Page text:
"Everything that you do -- from organized commerce to casual social interactions -- uses environmental resources and contributes to environmental change," says Peter Schwartzman, a climatologist and chair of the environmental studies program at Knox.
The environmental studies department has three full-time faculty: a specialist on climatology and environmental justice, an earth scientist with a specialization in geoarchaeology and GIS, and one focused on history and food. The program also draws on faculty expertise in the departments of anthropology, biology, chemistry, economics, mathematics, history, philosophy, psychology and sociology.
Students may complete either a major or a minor in environmental studies. The major requires introductory and advanced courses in environmental studies, as well as courses in statistics and a senior project in which the student pursues a specific environmental issue in depth.
The environmental studies program is housed in Umbeck Science-Mathematics Center. There are several large teaching laboratories, as well as dedicated student/faculty research laboratories, including an outdoor urban farm. Facilities also include controlled environmental chambers and the Ellen Browning Scripps Greenhouse.
A special Knox resource is Green Oaks Biological Field Station, a 700-acre preserve located 20 miles from the campus. Green Oaks includes prairie, woodland and wetland habitats. Green Oaks is the site for one of the nation's oldest prairie restoration projects.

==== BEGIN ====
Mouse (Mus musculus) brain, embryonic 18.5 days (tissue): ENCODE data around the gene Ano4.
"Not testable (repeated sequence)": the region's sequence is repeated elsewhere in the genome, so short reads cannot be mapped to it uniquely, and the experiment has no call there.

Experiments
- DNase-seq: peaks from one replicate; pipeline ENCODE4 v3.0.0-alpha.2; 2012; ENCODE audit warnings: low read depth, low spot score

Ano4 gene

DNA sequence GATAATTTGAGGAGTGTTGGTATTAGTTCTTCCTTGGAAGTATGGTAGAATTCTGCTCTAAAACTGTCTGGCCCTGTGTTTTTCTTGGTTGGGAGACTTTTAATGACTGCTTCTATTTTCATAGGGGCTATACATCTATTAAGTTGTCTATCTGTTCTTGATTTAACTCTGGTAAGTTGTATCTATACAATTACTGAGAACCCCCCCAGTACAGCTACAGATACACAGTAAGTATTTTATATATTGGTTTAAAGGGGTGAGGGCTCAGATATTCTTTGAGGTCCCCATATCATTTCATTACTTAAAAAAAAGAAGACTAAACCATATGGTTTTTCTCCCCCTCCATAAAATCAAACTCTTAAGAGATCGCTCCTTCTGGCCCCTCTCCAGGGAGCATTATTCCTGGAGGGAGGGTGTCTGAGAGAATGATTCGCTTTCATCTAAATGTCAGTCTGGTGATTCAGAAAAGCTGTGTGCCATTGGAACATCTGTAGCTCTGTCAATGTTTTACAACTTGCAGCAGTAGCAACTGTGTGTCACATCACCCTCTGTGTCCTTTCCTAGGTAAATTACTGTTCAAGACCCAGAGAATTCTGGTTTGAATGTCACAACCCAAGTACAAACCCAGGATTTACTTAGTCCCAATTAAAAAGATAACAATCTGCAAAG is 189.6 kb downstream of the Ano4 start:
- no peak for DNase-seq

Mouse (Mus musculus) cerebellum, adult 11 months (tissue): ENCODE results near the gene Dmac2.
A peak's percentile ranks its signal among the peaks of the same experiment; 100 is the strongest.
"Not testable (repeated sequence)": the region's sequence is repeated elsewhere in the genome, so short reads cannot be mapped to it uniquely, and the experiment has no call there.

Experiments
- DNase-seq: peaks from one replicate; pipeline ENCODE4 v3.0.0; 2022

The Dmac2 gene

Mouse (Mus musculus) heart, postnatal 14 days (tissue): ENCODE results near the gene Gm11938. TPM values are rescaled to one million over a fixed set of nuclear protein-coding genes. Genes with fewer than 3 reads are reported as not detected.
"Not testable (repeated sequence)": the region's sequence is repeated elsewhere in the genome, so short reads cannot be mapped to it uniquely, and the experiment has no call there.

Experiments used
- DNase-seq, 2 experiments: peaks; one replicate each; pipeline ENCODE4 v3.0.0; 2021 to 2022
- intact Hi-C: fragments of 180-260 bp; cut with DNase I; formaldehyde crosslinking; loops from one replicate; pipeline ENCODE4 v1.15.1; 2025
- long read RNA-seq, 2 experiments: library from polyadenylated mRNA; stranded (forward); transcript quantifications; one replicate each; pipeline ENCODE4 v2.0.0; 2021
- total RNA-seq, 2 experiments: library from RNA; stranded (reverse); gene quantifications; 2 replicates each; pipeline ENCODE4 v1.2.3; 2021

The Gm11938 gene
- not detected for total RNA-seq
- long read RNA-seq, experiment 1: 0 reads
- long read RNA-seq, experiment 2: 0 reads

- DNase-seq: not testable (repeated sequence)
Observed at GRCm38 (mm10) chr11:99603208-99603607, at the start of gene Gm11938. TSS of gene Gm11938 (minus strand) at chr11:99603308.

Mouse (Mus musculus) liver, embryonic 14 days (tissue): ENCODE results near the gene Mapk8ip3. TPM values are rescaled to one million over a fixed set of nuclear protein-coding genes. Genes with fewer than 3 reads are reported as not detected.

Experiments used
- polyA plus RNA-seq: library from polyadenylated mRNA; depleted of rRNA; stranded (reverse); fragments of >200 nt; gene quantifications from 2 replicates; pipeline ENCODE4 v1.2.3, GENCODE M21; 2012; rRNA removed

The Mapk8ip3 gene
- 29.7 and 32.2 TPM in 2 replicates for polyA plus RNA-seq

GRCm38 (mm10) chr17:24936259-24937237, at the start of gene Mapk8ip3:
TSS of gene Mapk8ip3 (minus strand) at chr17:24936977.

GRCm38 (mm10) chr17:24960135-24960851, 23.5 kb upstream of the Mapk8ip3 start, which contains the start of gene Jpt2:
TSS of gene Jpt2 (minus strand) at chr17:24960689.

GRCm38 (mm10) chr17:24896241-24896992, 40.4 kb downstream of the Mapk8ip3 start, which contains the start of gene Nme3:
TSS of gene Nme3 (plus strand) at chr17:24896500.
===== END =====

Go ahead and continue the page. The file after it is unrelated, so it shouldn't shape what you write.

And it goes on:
The Geographic Information Systems (GIS) laboratory provides Environmental Studies students with advanced technological tools, as well as a study and meeting area. The lab includes state-of-the-art computers with the latest GIS software, ArcView, which allows for superior spatial data analysis, including the making of maps and other visuals. The lab is also equipped with a color scanner, a high-resolution color printer, two Global Positioning System (GPS) devices and an array of other measuring instruments and field equipment. The geology/hydrology laboratory provides specialized equipment to conduct scientific environmental research.
Knox's Team X-Ray places second among 15 liberal arts colleges that competed in an intense regional contest involving programming teams from colleges and universities in five states.
History Professor Danielle Fatkin shares artifacts from her archaeological dig in Jordan and provides a lab environment for students to develop skills in analyzing ancient pottery.
Campus event is affiliated with the national Bioneers movement, which focuses on exploring solutions for the world's most pressing environmental and social challenges.